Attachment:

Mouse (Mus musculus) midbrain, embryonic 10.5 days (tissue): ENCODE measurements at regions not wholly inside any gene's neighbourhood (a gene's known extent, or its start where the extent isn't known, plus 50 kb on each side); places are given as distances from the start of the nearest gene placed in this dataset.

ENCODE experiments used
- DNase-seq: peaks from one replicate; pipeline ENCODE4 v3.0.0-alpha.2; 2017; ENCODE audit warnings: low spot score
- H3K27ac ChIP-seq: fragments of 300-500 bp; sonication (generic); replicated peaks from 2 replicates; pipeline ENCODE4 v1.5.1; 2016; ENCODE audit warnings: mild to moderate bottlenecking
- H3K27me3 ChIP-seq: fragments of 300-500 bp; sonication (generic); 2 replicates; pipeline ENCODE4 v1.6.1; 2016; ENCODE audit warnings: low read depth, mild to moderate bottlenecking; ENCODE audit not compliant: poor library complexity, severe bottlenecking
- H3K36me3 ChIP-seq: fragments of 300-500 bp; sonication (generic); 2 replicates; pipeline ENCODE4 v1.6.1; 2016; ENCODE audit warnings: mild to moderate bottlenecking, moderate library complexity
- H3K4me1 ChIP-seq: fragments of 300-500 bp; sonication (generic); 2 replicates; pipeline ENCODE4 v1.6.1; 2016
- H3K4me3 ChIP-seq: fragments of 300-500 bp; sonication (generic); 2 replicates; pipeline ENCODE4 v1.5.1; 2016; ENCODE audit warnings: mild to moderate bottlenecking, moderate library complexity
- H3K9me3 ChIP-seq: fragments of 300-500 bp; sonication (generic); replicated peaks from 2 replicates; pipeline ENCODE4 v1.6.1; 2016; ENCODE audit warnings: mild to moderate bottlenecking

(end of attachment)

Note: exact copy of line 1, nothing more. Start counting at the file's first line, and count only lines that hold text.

Mouse (Mus musculus) midbrain, embryonic 10.5 days (tissue): ENCODE measurements at regions not wholly inside any gene's neighbourhood (a gene's known extent, or its start where the extent isn't known, plus 50 kb on each side); places are given as distances from the start of the nearest gene placed in this dataset.